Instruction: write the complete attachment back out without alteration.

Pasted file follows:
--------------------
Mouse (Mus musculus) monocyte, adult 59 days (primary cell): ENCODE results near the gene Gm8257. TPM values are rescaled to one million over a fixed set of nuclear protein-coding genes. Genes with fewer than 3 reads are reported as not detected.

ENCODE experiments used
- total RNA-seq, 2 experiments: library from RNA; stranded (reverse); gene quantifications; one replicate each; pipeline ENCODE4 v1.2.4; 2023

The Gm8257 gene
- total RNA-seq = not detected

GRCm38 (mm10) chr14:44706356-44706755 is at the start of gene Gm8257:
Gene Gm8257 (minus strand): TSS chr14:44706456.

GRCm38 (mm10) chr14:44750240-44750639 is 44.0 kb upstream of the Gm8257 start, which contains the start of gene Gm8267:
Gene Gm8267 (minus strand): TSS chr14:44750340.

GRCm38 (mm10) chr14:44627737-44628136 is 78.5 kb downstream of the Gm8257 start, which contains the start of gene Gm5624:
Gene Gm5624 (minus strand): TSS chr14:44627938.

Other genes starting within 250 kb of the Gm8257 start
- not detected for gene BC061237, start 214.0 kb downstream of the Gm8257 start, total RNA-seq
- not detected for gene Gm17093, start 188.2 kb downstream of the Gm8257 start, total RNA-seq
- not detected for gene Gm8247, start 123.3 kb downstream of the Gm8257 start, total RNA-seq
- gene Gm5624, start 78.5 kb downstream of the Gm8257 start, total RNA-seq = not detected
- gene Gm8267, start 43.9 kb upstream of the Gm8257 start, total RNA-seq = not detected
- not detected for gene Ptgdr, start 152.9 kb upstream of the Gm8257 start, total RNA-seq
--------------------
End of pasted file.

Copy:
Mouse (Mus musculus) monocyte, adult 59 days (primary cell): ENCODE results near the gene Gm8257. TPM values are rescaled to one million over a fixed set of nuclear protein-coding genes. Genes with fewer than 3 reads are reported as not detected.

ENCODE experiments used
- total RNA-seq, 2 experiments: library from RNA; stranded (reverse); gene quantifications; one replicate each; pipeline ENCODE4 v1.2.4; 2023

The Gm8257 gene
- total RNA-seq = not detected

GRCm38 (mm10) chr14:44706356-44706755 is at the start of gene Gm8257:
Gene Gm8257 (minus strand): TSS chr14:44706456.

GRCm38 (mm10) chr14:44750240-44750639 is 44.0 kb upstream of the Gm8257 start, which contains the start of gene Gm8267:
Gene Gm8267 (minus strand): TSS chr14:44750340.

GRCm38 (mm10) chr14:44627737-44628136 is 78.5 kb downstream of the Gm8257 start, which contains the start of gene Gm5624:
Gene Gm5624 (minus strand): TSS chr14:44627938.

Other genes starting within 250 kb of the Gm8257 start
- not detected for gene BC061237, start 214.0 kb downstream of the Gm8257 start, total RNA-seq
- not detected for gene Gm17093, start 188.2 kb downstream of the Gm8257 start, total RNA-seq
- not detected for gene Gm8247, start 123.3 kb downstream of the Gm8257 start, total RNA-seq
- gene Gm5624, start 78.5 kb downstream of the Gm8257 start, total RNA-seq = not detected
- gene Gm8267, start 43.9 kb upstream of the Gm8257 start, total RNA-seq = not detected
- not detected for gene Ptgdr, start 152.9 kb upstream of the Gm8257 start, total RNA-seq